“Son, you will not use our family get togethers as a soap box for your hatred towards our love for the mother of God and our brothers and sisters in heaven. If you want to be allowed to come to this house, you will keep your comments against the mother of God and the saints in heaven to yourself. Also, art is not condemned in the first commandment any more than holding a photo. If you can’t love God enough to respect Mary and the people in heaven, you are no longer welcome here.”

From then on, he NEVER talked against Mary and the saints in family get togethers, even though that’s what he always does at his baptist church

They know you and your husband are Catholic. Hiding your images won’t change their opinions. I think you should get a huge portrait of the Pope and hang it right in the middle of your living room.


leave your things up and when the first snide remark is made hug your in-laws and tell them that you are happy that they desire for you to have a loving relationship with Jesus. Reassure them that the pictures and statues are just reminders of your relationship with Jesus, just as their pictures are reminders of your relationship with them.

Make sure you put out a few photos of them!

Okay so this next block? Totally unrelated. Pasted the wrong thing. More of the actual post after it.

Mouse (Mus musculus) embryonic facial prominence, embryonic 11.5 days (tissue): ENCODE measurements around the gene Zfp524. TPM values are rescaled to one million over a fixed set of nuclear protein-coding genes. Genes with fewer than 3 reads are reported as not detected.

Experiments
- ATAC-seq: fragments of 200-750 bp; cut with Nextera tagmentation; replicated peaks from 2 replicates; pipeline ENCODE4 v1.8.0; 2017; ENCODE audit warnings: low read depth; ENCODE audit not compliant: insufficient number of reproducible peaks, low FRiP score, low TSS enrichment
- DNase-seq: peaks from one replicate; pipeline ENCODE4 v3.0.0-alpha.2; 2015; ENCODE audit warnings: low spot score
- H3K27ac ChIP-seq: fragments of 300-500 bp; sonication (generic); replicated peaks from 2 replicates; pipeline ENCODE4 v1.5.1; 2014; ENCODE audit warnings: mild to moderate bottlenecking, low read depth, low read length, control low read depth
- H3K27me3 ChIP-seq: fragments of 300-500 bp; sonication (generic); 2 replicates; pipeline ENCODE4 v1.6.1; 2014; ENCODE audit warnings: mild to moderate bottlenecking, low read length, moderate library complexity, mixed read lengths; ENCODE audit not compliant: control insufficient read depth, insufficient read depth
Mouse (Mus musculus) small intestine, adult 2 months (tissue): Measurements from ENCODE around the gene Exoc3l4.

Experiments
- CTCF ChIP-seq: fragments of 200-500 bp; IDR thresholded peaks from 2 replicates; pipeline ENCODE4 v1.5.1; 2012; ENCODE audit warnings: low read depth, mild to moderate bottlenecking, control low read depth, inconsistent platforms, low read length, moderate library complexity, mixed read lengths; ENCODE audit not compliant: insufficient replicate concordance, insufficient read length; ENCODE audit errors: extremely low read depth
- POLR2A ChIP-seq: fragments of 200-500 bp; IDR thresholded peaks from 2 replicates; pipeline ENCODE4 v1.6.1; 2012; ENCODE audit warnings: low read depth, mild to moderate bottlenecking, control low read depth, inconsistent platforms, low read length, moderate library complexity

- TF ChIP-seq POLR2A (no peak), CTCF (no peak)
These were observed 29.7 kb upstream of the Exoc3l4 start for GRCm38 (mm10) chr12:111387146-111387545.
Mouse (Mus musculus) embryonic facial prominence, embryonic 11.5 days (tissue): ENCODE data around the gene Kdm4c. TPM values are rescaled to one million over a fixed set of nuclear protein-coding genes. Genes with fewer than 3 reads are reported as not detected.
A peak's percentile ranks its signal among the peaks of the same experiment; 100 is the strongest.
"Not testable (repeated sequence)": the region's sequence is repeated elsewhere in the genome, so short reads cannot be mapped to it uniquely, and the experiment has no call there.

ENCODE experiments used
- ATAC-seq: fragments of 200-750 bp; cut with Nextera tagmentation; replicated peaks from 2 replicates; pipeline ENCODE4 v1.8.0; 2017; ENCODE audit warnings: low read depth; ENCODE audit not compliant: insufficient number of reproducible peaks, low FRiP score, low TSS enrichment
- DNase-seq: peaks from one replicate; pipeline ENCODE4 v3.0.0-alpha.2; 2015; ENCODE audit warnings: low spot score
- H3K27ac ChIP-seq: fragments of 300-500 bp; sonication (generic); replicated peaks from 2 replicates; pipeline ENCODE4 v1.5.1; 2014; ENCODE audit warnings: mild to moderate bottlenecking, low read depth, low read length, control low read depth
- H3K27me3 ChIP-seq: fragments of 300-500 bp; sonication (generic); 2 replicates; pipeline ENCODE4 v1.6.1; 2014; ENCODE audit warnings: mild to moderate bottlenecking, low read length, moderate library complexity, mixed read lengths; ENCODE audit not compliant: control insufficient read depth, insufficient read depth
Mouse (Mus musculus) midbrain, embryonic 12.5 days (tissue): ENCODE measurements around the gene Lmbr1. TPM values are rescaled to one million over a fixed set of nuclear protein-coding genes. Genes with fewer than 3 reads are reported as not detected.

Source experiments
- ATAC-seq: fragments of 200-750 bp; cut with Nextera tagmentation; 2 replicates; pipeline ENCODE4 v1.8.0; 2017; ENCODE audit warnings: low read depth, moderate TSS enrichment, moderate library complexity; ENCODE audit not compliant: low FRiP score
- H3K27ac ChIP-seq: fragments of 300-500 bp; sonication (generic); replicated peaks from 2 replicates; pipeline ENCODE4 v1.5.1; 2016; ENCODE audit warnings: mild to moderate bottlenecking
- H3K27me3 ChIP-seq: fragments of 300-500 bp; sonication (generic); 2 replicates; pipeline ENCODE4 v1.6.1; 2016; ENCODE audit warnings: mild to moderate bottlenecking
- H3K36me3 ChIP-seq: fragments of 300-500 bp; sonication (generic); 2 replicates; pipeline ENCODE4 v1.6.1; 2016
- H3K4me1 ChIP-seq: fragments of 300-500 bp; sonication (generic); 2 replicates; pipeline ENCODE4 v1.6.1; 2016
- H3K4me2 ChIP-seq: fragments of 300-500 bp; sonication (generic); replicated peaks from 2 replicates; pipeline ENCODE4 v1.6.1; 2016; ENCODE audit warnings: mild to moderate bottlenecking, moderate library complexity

It will catch them off guard and flatter them at the same time.:smiley:

This is something that you and your husband should decide together. How does he feel about the matter, and the conversations that are likely to come up?

Do not worry about hurting Jesus’ feelings by taking things down. He knows and understands such things. If he didn’t then St Paul would not have written as he did about being all things to all men so that some might be saved.

I don’t know if this will come out right but let me just blurt…and see…

It seems to me that you are putting too much importance on a) the object themselves and b) on how much importance God might attach to these objects.
Also I think that you might be feeling a bit “put out” by even needing to make this decision…
All of these things (ISTM) are revolving largely around you placing yourself and your comfort ahead of the comfort of your guests.